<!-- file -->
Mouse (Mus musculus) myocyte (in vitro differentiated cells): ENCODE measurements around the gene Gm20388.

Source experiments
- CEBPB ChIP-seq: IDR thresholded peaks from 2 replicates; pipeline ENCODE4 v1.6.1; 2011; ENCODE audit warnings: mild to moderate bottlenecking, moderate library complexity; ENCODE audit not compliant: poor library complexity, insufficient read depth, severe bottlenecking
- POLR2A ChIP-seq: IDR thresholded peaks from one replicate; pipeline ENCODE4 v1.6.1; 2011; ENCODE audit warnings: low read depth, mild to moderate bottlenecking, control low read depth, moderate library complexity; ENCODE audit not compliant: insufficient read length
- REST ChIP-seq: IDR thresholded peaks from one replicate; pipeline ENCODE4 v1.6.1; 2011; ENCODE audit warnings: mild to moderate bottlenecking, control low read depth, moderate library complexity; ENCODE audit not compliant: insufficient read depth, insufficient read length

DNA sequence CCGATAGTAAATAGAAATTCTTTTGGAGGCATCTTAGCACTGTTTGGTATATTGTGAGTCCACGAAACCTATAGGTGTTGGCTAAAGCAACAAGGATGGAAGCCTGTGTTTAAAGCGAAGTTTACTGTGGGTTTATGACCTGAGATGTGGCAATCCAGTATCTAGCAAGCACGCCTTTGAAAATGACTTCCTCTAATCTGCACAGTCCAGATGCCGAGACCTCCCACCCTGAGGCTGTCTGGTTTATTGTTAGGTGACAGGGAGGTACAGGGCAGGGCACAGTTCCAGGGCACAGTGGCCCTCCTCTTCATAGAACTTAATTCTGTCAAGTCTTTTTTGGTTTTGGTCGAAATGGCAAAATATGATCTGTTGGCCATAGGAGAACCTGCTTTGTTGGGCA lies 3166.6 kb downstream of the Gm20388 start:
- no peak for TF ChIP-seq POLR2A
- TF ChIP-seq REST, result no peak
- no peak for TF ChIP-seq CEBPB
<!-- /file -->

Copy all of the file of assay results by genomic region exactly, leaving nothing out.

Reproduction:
Mouse (Mus musculus) myocyte (in vitro differentiated cells): ENCODE measurements around the gene Gm20388.

Source experiments
- CEBPB ChIP-seq: IDR thresholded peaks from 2 replicates; pipeline ENCODE4 v1.6.1; 2011; ENCODE audit warnings: mild to moderate bottlenecking, moderate library complexity; ENCODE audit not compliant: poor library complexity, insufficient read depth, severe bottlenecking
- POLR2A ChIP-seq: IDR thresholded peaks from one replicate; pipeline ENCODE4 v1.6.1; 2011; ENCODE audit warnings: low read depth, mild to moderate bottlenecking, control low read depth, moderate library complexity; ENCODE audit not compliant: insufficient read length
- REST ChIP-seq: IDR thresholded peaks from one replicate; pipeline ENCODE4 v1.6.1; 2011; ENCODE audit warnings: mild to moderate bottlenecking, control low read depth, moderate library complexity; ENCODE audit not compliant: insufficient read depth, insufficient read length

DNA sequence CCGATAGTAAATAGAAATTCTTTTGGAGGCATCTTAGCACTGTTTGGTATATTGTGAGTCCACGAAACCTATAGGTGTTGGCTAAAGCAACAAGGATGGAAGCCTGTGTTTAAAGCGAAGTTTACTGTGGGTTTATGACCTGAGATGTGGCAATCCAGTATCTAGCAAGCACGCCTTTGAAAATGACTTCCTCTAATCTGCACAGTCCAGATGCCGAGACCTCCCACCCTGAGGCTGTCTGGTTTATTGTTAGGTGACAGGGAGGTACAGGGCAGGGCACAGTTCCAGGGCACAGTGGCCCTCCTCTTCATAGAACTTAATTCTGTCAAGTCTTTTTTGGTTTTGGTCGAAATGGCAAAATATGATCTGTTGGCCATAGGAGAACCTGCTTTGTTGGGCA lies 3166.6 kb downstream of the Gm20388 start:
- no peak for TF ChIP-seq POLR2A
- TF ChIP-seq REST, result no peak
- no peak for TF ChIP-seq CEBPB